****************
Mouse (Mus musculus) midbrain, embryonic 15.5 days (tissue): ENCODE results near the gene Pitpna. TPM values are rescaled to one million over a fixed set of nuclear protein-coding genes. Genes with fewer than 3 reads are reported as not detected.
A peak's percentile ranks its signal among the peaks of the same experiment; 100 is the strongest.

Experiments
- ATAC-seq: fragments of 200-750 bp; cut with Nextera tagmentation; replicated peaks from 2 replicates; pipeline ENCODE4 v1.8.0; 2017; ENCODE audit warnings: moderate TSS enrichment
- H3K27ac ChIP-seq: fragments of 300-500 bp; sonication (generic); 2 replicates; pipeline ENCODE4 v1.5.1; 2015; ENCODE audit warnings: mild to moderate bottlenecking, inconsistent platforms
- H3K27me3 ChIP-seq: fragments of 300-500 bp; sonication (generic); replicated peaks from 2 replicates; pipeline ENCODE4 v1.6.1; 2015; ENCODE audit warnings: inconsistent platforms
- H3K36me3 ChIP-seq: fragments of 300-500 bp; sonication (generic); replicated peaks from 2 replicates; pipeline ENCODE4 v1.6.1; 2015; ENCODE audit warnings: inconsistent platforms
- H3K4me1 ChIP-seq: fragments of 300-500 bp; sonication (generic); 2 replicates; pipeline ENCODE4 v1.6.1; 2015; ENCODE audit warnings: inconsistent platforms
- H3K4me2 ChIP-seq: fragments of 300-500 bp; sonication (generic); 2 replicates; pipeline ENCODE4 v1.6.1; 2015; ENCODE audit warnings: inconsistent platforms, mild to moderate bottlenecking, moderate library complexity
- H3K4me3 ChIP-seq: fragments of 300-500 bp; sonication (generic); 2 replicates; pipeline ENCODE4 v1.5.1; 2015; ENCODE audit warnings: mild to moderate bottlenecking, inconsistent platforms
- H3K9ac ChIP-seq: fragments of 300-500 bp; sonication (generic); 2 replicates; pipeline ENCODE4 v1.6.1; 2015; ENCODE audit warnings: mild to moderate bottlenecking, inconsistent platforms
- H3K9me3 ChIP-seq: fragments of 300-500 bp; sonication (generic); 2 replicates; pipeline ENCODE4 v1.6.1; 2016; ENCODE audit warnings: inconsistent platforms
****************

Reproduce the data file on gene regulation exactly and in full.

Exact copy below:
Mouse (Mus musculus) midbrain, embryonic 15.5 days (tissue): ENCODE results near the gene Pitpna. TPM values are rescaled to one million over a fixed set of nuclear protein-coding genes. Genes with fewer than 3 reads are reported as not detected.
A peak's percentile ranks its signal among the peaks of the same experiment; 100 is the strongest.

Experiments
- ATAC-seq: fragments of 200-750 bp; cut with Nextera tagmentation; replicated peaks from 2 replicates; pipeline ENCODE4 v1.8.0; 2017; ENCODE audit warnings: moderate TSS enrichment
- H3K27ac ChIP-seq: fragments of 300-500 bp; sonication (generic); 2 replicates; pipeline ENCODE4 v1.5.1; 2015; ENCODE audit warnings: mild to moderate bottlenecking, inconsistent platforms
- H3K27me3 ChIP-seq: fragments of 300-500 bp; sonication (generic); replicated peaks from 2 replicates; pipeline ENCODE4 v1.6.1; 2015; ENCODE audit warnings: inconsistent platforms
- H3K36me3 ChIP-seq: fragments of 300-500 bp; sonication (generic); replicated peaks from 2 replicates; pipeline ENCODE4 v1.6.1; 2015; ENCODE audit warnings: inconsistent platforms
- H3K4me1 ChIP-seq: fragments of 300-500 bp; sonication (generic); 2 replicates; pipeline ENCODE4 v1.6.1; 2015; ENCODE audit warnings: inconsistent platforms
- H3K4me2 ChIP-seq: fragments of 300-500 bp; sonication (generic); 2 replicates; pipeline ENCODE4 v1.6.1; 2015; ENCODE audit warnings: inconsistent platforms, mild to moderate bottlenecking, moderate library complexity
- H3K4me3 ChIP-seq: fragments of 300-500 bp; sonication (generic); 2 replicates; pipeline ENCODE4 v1.5.1; 2015; ENCODE audit warnings: mild to moderate bottlenecking, inconsistent platforms
- H3K9ac ChIP-seq: fragments of 300-500 bp; sonication (generic); 2 replicates; pipeline ENCODE4 v1.6.1; 2015; ENCODE audit warnings: mild to moderate bottlenecking, inconsistent platforms
- H3K9me3 ChIP-seq: fragments of 300-500 bp; sonication (generic); 2 replicates; pipeline ENCODE4 v1.6.1; 2016; ENCODE audit warnings: inconsistent platforms